Greeks now 40pc poorer than in 2008 as austerity bites
GREEKS are on average almost 40pc poorer than they were in 2008, data has indicated, laying bare the impact of a brutal recession and austerity measures the Government may be forced to extend into next year.
Gross disposable incomes fell 29.5pc between the second quarters of 2008 and 2013, Greek statistics service ELSTAT revealed yesterday.
Adding in cumulative consumer price inflation over the same period takes the decline close to 40pc.
Propped up by international aid since 2010, Greece is at loggerheads with its lenders from the European Union and International Monetary Fund over the size of its 2014 budget deficit.
The discrepancy has prompted talk that Athens – which has ruled out across-the-board cuts in wages or pensions – might have to adopt new austerity measures.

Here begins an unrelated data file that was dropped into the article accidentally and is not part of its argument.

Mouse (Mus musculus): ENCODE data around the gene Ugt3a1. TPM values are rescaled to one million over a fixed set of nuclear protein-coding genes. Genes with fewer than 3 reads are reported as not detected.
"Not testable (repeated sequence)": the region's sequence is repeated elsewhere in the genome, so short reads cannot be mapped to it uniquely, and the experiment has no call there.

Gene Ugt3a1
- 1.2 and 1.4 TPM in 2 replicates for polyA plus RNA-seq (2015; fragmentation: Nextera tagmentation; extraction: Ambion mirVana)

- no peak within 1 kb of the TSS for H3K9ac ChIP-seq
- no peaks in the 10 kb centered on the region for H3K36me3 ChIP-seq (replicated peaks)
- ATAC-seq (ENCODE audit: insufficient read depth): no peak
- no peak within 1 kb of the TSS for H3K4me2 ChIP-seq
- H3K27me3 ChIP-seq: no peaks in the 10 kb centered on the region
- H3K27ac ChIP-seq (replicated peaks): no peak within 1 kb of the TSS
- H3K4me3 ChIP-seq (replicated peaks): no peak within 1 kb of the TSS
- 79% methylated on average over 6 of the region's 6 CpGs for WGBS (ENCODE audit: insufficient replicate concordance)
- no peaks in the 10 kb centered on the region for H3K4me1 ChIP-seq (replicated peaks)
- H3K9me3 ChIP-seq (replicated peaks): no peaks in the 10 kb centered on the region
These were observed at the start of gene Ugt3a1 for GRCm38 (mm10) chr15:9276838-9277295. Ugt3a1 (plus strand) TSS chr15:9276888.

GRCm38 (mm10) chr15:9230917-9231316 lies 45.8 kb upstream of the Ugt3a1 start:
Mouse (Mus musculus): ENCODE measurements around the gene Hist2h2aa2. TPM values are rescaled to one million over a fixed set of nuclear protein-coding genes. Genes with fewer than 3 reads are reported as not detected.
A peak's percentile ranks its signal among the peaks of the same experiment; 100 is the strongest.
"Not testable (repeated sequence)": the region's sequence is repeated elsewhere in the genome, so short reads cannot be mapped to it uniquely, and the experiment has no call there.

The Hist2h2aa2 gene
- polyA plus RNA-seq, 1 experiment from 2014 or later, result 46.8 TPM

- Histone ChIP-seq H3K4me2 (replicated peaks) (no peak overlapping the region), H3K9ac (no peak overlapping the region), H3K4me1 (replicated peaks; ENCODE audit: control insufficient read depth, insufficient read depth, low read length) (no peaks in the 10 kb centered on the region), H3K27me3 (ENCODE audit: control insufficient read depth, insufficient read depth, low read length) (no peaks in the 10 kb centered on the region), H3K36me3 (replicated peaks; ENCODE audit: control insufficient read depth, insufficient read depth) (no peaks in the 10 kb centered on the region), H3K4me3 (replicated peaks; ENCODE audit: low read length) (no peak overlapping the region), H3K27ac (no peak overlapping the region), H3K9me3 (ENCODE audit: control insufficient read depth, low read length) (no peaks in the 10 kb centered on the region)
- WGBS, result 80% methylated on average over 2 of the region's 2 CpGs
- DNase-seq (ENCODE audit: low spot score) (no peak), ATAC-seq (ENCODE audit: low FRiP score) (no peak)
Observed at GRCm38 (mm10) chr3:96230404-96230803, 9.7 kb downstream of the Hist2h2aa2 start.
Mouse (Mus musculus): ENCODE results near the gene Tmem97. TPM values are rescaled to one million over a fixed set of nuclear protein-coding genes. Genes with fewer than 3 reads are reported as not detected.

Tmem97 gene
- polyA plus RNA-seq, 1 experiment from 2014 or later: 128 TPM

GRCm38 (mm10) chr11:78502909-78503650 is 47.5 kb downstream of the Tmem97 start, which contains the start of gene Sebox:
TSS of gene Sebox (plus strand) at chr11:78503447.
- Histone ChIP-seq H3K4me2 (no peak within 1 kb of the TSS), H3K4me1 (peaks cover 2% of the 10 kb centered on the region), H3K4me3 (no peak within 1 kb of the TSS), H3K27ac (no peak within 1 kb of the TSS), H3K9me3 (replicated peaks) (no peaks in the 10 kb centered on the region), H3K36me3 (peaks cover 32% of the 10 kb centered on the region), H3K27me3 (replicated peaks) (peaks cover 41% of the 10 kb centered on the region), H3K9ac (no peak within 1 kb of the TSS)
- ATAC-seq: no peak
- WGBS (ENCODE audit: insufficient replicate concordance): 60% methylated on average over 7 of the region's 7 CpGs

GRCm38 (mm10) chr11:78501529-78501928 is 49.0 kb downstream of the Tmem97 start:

Spending cuts and tax hikes to meet the terms of its international bailouts, coupled with record unemployment, have eroded domestic consumption, which in Greece accounts for about three-quarters of gross domestic product.
Total workers' compensation has fallen 34pc since the second quarter of 2009, the ELSTAT data showed. Over the same period, the government slashed social benefits by 26pc.
The statistics service said the deep economic malaise also affected household savings rates, which fell 8.7pc in the second quarter of 2013, versus a 6.7pc drop a year earlier.
Based on EU/IMF projections, Greece's battered economy is expected to contract 4pc this year, before recovering modestly in 2014.
This would bring the total GDP decline in 2008-2013 to 25pc – making it the country's biggest peacetime recession.